For some days I began going back through my life from my teen years through the age of about forty-five. The first concussion came at age fifteen and was the most severe; I fell and struck my head on concrete. The last thing I remember was the sickening sound of skull meeting concrete. Then nothing. I'd been unconscious for at least an hour. Then began uncontrollable severe convulsions that lasted more than 24 hours. Back then we never knew what it was. Now I do. That was about as severe a concussion and symptoms as they get. 

There was another concussion playing hockey at around age sixteen. Again, full loss of consciousness and no memory of anything before or after (after getting up and "shaking it off", I played the rest of the game). 

Another severe concussion at age twenty in an industrial accident. Again, full loss of consciousness, convulsions and so on. I "shook it off" and went back to work the next day. 

Several more followed during my twenties. 

Another four or five came during my thirties and forties from motorcycle crashes and another industrial accident. 

The last one - in summer of 2006 - was when "everything began to change" for me and all my behavioural and personality changes along with mood and the most recent round of psychiatric disorder symptoms began (I had gone through them all before - particularly during my early to mid-thirties - but never anything like this).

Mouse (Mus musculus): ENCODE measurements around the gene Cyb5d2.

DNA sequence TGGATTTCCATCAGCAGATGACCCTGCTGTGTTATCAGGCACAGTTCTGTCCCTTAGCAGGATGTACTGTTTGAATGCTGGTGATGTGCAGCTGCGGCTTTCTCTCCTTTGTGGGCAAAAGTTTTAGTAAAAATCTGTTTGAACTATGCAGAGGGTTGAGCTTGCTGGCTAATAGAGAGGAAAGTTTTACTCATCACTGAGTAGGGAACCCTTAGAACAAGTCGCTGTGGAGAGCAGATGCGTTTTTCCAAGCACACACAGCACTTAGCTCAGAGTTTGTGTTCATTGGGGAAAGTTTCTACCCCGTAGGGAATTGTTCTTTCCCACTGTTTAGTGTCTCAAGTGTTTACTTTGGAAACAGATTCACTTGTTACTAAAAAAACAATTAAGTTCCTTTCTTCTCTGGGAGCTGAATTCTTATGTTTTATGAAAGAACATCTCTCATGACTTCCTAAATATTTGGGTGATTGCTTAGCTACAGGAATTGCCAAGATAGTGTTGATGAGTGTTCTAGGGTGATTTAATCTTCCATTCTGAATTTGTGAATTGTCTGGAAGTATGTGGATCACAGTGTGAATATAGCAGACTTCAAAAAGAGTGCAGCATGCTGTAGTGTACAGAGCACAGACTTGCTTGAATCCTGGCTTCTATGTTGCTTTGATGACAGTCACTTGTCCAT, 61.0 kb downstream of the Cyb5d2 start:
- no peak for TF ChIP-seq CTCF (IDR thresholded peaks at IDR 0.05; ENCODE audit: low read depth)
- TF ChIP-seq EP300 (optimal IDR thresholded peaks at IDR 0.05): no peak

All this time I've gone on the assumption that was all related to bipolar disorder and other comorbid conditions. 

But with everything I know about the brain, concussions and their damage plus the symptoms, it began to look more and more like all along I'd been dealing something much more than just bipolar. 

For some time I'd suspected that there had to be something else going on to make all my symptoms and what I experienced so much more strange and more intense than what you see in the vast majority of bipolar cases. It just didn't add up, it didn't make sense. I just could never put my finger on it. 

Now I could.

But I knew getting the kind of help I'd need would be very difficult. I knew this from my earlier study of concussions and long term effects in athletes. It's still a very new field. There's still lots of ignorance and denial, even - and perhaps especially so - in every field of practicing medicine. Very little is known about examining for it and diagnosing it. Most staff in hospitals only know about the effects of very recent concussions. The average GP is very poorly educated on it (this relates to the fact of how much all GPs get "trained" by pharmaceutical companies and reps and thus tend to ignore anything that falls outside of that narrow understanding). 

I wrestled with what to do. None of this is ever as clear cut or straight forward as you would imagine. 

Then, at the end of November, I met someone who found out about my story and wanted to makes something more with Taming the Polar Bears. He was a former businessman and web developer, he looked through my blog, found that so much of what I wrote matched his views on those who fall to the bottom of society, saw the worldwide popularity of it and wanted to partner up with me on taking it all to a new level. 

For a while this showed great promise and I poured a lot of energy into (though it the person and plans proved to not at all be viable)